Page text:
At first glance, it looks as if a strange cult has descended on the streets of Madrid.
In the circle, we all work very hard, and we all learn to respect each other.
Figures in white are formed in a circle, singing tribal songs accompanied by drumbeats and exotic instruments. Inside the circle, two players are engaged in a fierce fight – or not exactly, as it also resembles a graceful dance. It’s a human expression of yin-and-yang, a dialogue of kicks and evasions, punctuated by headstands and gravity-defying acrobatics. This is Capoeira, Brazil’s unique martial art.
Although it arguably puts an emphasis on “art” today, Capoeira’s history is a long and brutal one. It traces its roots back to the 16th century, when slaves from West Africa were imported by Portuguese colonizers to work in the sugarcane plantations of Brazil. Under harsh and inhumane conditions, the slaves developed their own fighting style, disguised as a dance in front of their masters so as to avoid punishment.That musical aspect has survived to present day Capoeira, lending it that unique dimension that sets it apart from the other martial arts. Players spar to songs of freedom, love of nature and victorious battles.
Capoeira’s global popularity has grown in the past decade and in Madrid these days you can catch Capoeira Nagô on Sundays in Plaza del Sol and in Parque Retiro during the summer months from June to early September. Capoeira Nagô, based in Goiânia in Brazil, has chapters all over Spain, as well as in Rome, London, Malta, New York and all over Latin America.
Profesor Chicao leads the Nagô Madrid branch, with over 20 years of training under his purple belt. He arrived in Spain in 2005, and has been giving classes almost every day in Madrid, describing his life as “living Capoeira each day.” His feisty assembly includes students from all over the world.
Back in Brazil, he taught Capoeira in poor barrios to help educate and rehabilitate the youth, and to give them a life away from violence and marginality in society. Here in Europe, the needs are visibly different, and yet Capoeira is just as transformative, capturing people’s interest in different ways.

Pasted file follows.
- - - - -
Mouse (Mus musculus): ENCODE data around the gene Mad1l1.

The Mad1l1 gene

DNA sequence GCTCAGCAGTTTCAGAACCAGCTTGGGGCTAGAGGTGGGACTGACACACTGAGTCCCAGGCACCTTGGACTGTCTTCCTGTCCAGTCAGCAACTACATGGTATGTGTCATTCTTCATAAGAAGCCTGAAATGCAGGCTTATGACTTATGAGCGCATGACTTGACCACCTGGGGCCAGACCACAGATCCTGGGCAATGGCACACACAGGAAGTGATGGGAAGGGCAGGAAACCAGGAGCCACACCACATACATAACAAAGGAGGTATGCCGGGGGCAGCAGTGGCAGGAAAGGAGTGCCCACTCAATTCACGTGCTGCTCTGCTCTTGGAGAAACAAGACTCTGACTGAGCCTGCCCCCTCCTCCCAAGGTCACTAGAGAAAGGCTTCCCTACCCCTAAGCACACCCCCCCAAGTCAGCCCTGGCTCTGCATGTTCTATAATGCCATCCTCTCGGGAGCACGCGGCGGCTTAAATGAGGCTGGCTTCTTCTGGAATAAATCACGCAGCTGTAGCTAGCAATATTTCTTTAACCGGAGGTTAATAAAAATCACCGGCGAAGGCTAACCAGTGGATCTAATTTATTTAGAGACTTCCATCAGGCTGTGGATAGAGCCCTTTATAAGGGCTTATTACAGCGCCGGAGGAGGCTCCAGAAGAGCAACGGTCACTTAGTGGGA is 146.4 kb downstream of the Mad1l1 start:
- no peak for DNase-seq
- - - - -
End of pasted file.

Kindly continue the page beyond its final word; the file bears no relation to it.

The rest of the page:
“Different people are interested in different parts. Some like the fighting or martial arts, some the exhibition part, some like the music and the instruments. So Capoeira wakes a different curiosity in each person. That’s what makes me proud also as a teacher, to see how people here take interest in Capoeira in spite of the different needs. That’s my own pago mensual,” shares Chicao.
Now comes the inevitable question – can anyone learn Capoeira? Including us slow-moving mammals whose main sports include bar-hopping and marathon siesta?
“Capoeira is a fight, a dance, an art that requires a lot of training. People who don’t know anything about it see it as something very difficult,” he says. “True, the physical training is hard, but you can come to train slowly, respecting and knowing the limitations of your body. I have students who are 3 years old and 60 years old. It’s about respecting the physical potential of each one.”
And then there is another aspect of Capoeira that goes beyond the physical to something deeper, the philosophy of “Axé”, akin to The Force if you will. The belief of shared energies, that everyone in the circle is connected, from the person doing the awesome somersaults to the one singing and clapping in the circle.
“In Capoeira, you learn respect for everyone,” shares Chicao. “I have classes of doctors, lawyers, immigrants. Outside we all lead different normal lives. In the circle, we all work very hard, and we all learn to respect each other.”
Longtime newspaper journalist, children’s book writer, retired fire dancer. I moved to Spain in 2008 for the wine, food, and football.
Image Credits: Jean-Christophe